INCH 101: Part 12
On Jun 11, 1910 Inch, though he had suffered an injury three weeks before, met and defeated five challengers at the German Gym in London for the title: British Heavyweight Championship Man. The five were Fred Hall, Wilfred Harwood, Teviotdale, James Evans, and Tom Cressey.
When Health & Strength reported on the event in the following week's issue, in an article entitled "Monster Weight-Lifting Tournament' there was hope in the tone of the message:
"The science of weight-lifting in this country has for many years been in a state of chaos. Notwithstanding the fact that a vast deal of interest is taken in this particular means for the development of physical strength, there has been a singular lack of organization. The Amateur Gymnastic Association has not for ten years held any competitions, and therefore all the amateur championships have become almost as much matters of ancient history as W.G. George's mile record or Captain Webb's Channel swim.
"As for the professional championships, these were all (with the exception of the middle- weight-lifting championship of the world, won by Thos. Inch in 1907, and which he has now surrendered) apparently non-existent. The foreigners have all this time been allowed to have things their own way, while Britain's weightlifters dragged on their desultory way."
But the contest on Jun 11, 1910 flickered hope for a new direction "An association to govern this most important branch of physical culture is imperative, and it is the intention of the Editor of 'HEALTH and STRENGTH' to take the initial steps toward its formation."
Inch had hurled an open challenge claiming that he was the champion weightlifter of Great Britain. Replies poured in from men, who because the Gymnastic association cared little for this off-shoot sport they supposedly 'governed', had negligible opportunities previously to strut their strength. Now they heard Inch's call to overhead-arms! Arthur Saxon sent money to support the event as did his two brothers.
The men participating were noteworthy: Harwood was champion of Yorkshire and the north of England; Teviotdale was champ of Scotland.
Four lifts were agreed upon:
- One hand clean all the way
- Two hands clean all the way
- One hand snatch
- One hand anyhow
As a result of a drawing, some men participated in the afternoon session, some in the evening. The former were Evan, Hall, and Harwood; the latter: Teviotdale, Inch, and Cressey. But Hall was unable because him employer could not spare him, to compete in the afternoon, so it was agreed that he alone would compete/lift at 7pm, an hour before the other three competitors began at 8pm.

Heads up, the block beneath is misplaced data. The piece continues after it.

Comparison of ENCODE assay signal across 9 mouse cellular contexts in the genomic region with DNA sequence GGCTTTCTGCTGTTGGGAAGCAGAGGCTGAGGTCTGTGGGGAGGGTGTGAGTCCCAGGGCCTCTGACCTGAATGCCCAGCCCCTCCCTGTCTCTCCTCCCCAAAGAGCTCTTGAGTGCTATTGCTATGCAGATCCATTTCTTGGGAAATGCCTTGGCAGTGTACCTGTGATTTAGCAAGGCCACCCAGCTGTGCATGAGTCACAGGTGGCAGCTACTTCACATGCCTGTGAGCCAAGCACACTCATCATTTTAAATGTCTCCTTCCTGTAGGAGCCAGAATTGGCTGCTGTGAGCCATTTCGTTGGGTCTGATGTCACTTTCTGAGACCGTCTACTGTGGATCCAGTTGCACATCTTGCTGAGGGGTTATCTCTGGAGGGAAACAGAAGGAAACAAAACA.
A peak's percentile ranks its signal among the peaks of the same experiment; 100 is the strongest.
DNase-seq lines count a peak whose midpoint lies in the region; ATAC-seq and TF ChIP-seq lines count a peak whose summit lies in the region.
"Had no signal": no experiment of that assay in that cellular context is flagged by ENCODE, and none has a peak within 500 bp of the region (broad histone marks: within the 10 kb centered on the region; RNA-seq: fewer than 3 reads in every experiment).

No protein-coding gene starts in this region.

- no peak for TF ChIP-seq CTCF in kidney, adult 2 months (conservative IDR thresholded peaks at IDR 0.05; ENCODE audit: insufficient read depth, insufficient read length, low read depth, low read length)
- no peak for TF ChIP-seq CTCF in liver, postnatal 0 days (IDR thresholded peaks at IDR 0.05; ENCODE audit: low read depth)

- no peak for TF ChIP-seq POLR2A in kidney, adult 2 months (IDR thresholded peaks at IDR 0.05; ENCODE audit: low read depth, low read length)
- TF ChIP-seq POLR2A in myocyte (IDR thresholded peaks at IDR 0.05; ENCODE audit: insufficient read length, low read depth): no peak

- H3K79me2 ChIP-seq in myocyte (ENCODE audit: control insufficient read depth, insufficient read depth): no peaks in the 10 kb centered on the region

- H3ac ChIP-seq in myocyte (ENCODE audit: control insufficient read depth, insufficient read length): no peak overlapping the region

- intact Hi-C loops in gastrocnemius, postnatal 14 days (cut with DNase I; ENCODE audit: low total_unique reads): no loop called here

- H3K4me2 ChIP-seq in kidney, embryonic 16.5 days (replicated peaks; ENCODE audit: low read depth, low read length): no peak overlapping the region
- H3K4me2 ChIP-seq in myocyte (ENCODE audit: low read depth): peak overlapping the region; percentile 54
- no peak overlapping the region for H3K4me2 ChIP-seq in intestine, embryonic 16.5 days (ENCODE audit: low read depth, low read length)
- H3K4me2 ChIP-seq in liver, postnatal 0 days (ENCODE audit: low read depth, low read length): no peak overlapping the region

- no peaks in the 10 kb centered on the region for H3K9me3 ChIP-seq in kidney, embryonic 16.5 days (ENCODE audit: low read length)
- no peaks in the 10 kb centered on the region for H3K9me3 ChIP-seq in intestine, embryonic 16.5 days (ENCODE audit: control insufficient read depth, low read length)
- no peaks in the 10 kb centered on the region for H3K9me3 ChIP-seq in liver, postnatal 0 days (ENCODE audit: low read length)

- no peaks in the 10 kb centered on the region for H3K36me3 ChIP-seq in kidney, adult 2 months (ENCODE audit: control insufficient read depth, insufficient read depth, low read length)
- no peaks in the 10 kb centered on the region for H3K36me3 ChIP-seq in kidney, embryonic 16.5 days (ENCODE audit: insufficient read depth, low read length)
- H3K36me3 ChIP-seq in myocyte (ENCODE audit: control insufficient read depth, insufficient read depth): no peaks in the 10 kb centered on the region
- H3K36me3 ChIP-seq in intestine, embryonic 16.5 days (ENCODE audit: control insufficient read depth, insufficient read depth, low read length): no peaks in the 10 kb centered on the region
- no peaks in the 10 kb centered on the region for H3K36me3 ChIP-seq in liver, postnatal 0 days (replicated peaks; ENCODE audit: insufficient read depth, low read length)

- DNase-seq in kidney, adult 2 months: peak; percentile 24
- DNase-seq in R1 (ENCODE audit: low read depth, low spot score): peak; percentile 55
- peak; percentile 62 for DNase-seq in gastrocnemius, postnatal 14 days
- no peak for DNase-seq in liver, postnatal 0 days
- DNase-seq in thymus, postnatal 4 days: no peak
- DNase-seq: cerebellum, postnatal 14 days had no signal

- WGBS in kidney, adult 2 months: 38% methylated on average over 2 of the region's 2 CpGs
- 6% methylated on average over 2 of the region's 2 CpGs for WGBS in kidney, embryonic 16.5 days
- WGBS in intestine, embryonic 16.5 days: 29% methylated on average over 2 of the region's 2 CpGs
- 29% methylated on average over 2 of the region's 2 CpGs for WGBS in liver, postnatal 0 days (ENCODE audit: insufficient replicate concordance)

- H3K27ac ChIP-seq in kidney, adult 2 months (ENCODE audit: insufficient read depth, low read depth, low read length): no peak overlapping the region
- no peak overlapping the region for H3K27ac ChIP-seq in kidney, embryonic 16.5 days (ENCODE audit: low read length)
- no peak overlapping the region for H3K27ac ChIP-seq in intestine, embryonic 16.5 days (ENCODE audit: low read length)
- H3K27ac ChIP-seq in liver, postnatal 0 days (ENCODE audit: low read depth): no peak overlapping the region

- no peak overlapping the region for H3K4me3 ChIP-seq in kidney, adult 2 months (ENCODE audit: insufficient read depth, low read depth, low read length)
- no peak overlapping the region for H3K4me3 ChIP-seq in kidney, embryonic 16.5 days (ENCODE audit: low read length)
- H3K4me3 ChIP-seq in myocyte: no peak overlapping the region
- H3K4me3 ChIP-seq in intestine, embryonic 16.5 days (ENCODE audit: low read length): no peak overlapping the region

This was a noted event attended by Prof. Szalay, Ferdinand Gruhn, Ernest Gruhn (author of The Textbook on Wrestling) and other notables.
The totals for the lifts were:
|Inch||286 lbs 8 oz|
|Hall||780 lbs 12 oz|
|Harwood||779 lbs 8 oz|
|Teviot||739 lbs 14 oz|
|Evans||599 lbs 14 oz|
|Cressey (only completed two lifts)||358 lbs 6 oz|
Inch won the one hand clean with 213/14; and the one hand anyhow at 230/8. Hall won the two hands clean with 252/2. Teviotdale won the one hand snatch at 139/12.
Inch later wrote: "At last the proud title I have coveted since the age of 12 is mine!" He then explained that he had won because of superior science and superior strength. And although he had injured himself performing a practice snatch in training, he was able to win the title.
Then using a technique that Bill Gates could use these days, Inch opened the door for others to have a chance to take his title from him, but he set the stakes so high, that only a very rich person could gather so much money and chance losing it:
"Well, no more excuses. I won the cup, and will defend my title, same rules and lifts, for not less than L100 a-side against any man of British birth". One Hundred Pounds British was a huge sum in those days! In conclusion, I can only hope that every competitor, and every reader of 'H. & S.' believes the best man won. "I know I do!"
|IRON HISTORY IN JANUARY|
A Letter To Webster
From the collection of Larry Aumann, here is a letter from Willoughby to Webster regarding the measurements of the Inch dumbbell:
"Feb 9, 1957
Dear Mr. Webster,
I hope the enclosed photos of Sandow reach you in time to do some good! I have lately been putting in close to 60 hours a week at my daily job, which has left me little for anything else.
My article on Donald Dinnie appears in the current (March, 1957) issue of IRON MAN. I hope it meets with your approval.
Please let me have the information (weight, dimensions, etc) of the Inch 'Challenge Dumbbell, as soon as you have obtained it. It has just occurred to me that if the handle of this dumbbell is only 4" in length, the reason that Arthur Saxon could not lift the bell was because he couldn't get his hand (which was about 4-3/4" wide) down between the spheres far enough to get a hold (sic) of the bar! In any event, I refuse to believe that his grip was inferior to Inch's.
If you have any photos of British old-timers (Elliott, Pevier, Aston, et al), I would be pleased to have copies in exchange for the enclosed prints of Sandow - provided, of course, that you have duplicate copies to spare.
With kind regards,